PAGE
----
Marcus: Come on, I went there the other day, man. We need to talk.
Johnny: It's a [rebelmouth.com 00:31:08]. It's a mess. It's an absolute mess. I'm the dentist that doesn't fix his kids' teeth.
Marcus: Cobblers' kids have no shoes.
Johnny: I'm going to the idea of quit trying to do everything yourself. I'm starting to outsource and spending some proper money. I actually went and hired one of my heroes to do the logo, not me. It was so fun. Scott Fuller out of Atlanta. Temporary Studio. Studio Temporary? Temporary Studio? I got to look at that, I'm sorry. Scott Fuller was so nice to relinquish that and be a client for the first time. I learned a lot.
I'm going to outsource more website stuff. It's awful.
Marcus: It's all good, man, I'm just giving you a hard time.
Johnny: [Deepfriedstudios.com 00:31:50] needs help. Apple iTunes [inaudible 00:31:53] cool. [Public de Pew 00:31:56], Fan of Podcast, and if you put Johnny Gwynn in Google, there's pages there. I'm not trying to ...
Marcus: We'll make sure to link up some of those things, too, so people can find all the various locations that you exist online.
Johnny: As someone said, you don't practice what you preach, brother. I agree, but I'm working towards that. I'm working towards being more consistent and easily found, and not so long-winded like this podcast in my questions. [inaudible 00:32:27] like my answers.
Marcus: It's all good. Listen, I want to thank you for coming on the podcast. Any final thoughts or comments you'd like to share?
Johnny: I really love that we're sitting down ... like you said, I love that we can meet ... we've circled the drain a couple times, or circled the whatever for a couple months. I love the fact that we can meet with each other over podcasting, is fantastic.
You said something earlier that I really liked. You're not from here and I am. I love the fact that you said, "I really see Mobile is making some changes. Lot of technology. We're pushing forward, we're trying to make things more than what they were in the past."
My parting view is I really want to see more of a cooperative effort to push Mobile to be a major player in the region with technology, creativity, and other business things. But definitely creativity and technology. There's a lot of great thinkers here. That needs to be seen as a major asset that we have here.
Marcus: Absolutely. Most people, when they think of industry here, they think of healthcare, hospitality, and the port.
Johnny: A lot of doctors and lawyers.
Marcus: Yeah, doctors and lawyers and the like. I would like to argue that there is a large community of artists. Whether that be web design, or graphic design, or fine art, artists. There are a lot of technology-focused folks in this area.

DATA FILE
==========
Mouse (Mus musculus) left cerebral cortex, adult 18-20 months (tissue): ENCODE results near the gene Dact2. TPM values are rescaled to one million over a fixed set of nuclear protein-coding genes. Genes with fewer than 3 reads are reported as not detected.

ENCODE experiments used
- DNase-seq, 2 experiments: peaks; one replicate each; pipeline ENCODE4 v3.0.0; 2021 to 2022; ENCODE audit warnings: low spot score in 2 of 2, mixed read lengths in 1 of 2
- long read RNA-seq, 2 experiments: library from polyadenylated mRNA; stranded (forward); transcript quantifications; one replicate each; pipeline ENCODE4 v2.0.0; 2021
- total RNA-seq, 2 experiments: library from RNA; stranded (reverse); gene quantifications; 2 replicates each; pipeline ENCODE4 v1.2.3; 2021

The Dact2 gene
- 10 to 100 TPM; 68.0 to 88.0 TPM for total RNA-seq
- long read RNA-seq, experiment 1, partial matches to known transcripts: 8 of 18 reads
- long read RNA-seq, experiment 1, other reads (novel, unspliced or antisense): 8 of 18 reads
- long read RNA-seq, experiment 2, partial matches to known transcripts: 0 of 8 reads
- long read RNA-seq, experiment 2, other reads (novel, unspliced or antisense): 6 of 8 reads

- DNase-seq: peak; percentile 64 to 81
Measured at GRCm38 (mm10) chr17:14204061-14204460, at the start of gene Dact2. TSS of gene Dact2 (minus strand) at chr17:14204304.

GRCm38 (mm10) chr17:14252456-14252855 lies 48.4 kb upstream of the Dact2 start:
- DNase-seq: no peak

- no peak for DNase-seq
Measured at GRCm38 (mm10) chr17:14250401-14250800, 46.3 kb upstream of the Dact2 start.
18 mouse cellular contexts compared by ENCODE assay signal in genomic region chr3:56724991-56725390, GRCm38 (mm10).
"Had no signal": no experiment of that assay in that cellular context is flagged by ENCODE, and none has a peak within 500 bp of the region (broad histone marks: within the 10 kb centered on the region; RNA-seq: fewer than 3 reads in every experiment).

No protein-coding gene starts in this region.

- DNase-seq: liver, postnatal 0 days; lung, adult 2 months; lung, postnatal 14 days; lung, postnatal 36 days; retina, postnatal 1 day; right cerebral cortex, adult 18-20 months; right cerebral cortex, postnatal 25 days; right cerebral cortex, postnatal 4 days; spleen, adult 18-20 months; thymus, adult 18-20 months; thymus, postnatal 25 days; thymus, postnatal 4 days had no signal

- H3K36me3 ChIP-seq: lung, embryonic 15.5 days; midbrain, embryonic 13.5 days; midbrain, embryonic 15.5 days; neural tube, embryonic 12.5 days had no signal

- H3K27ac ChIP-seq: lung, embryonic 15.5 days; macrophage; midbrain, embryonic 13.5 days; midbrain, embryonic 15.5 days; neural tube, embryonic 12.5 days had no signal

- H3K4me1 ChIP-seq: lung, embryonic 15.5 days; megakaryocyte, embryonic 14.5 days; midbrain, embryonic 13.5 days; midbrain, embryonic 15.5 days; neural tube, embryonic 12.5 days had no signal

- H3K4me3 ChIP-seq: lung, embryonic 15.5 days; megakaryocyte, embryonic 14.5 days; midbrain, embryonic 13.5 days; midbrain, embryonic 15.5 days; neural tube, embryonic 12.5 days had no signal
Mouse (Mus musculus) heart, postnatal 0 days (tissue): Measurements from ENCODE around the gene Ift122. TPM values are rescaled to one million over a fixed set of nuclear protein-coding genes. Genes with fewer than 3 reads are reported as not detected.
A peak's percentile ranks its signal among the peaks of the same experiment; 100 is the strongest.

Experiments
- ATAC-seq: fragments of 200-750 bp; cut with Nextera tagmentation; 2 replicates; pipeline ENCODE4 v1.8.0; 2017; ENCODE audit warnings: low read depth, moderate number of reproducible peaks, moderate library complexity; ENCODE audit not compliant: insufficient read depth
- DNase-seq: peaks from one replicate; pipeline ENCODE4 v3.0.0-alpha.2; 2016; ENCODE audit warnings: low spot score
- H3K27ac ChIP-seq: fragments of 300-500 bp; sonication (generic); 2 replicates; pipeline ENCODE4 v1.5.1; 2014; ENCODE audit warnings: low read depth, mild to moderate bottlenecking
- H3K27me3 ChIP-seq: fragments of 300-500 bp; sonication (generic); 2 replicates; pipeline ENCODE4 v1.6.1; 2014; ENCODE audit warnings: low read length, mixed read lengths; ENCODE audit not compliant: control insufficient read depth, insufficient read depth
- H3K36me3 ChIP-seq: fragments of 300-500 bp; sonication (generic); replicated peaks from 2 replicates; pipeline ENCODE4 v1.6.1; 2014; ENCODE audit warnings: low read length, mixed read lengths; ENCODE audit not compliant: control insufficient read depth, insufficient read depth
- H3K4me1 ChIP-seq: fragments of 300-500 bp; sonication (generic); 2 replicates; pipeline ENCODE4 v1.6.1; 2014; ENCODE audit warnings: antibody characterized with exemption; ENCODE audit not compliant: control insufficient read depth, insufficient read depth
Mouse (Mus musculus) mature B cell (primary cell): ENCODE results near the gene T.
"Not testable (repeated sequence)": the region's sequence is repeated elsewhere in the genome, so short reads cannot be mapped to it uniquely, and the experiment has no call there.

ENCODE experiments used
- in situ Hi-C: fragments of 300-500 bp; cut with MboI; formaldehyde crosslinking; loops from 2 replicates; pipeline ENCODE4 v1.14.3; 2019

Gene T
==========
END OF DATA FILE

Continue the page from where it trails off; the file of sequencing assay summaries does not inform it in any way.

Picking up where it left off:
There used to be a time when local companies had to go outside the area to Atlanta, or Birmingham, or New Orleans, or wherever, to get those services. That is no longer the case. Between Hummingbird, I'd like to throw Blue Fish in that realm, Red Square, and I could ... There's probably thirty or forty different people in the area that call themselves design agencies. Of those, there's probably a dozen, at least, that I would say are doing good, quality work that they could go to and end up with a really good product.
I agree, I think it's interesting to see how this area is growing in that respect, too. If we can get some synergy going on, maybe we can bring some other people in. I'd love to see that.
Johnny: I think the idea is we can't do it all by ourselves. We have to start building the community. I can't say I've been the best with other ad agencies. I'm going to try to get better with that. My arrogance ten, twelve years ago, coming from larger markets in the advertising business ... I came back to Mobile with the idea, I was like, "I'm going to bring big city marketing and advertising to Mobile."
That was an arrogant view of how I look at it. But over this last ten, twelve years, I would put up the work being done by a lot of people in this city as good as anything I've seen out in the major markets. That is the idea that I really think we need to ... and the velocity and the vision of, "We are as powerful and strong" ... we might not be as big, which might be better for a lot of companies because we don't have the big overhead ... But the idea is the work and the quality of ideas here and the quality of the automation and the technology? It's as good as any major market in the south.
Marcus: Absolutely. Awesome, man. Listen, I appreciate your willingness to sit with me and share your journey as a business owner and entrepreneur. It's great talking with you, man.
Johnny: Thank you so much. This has been fantastic.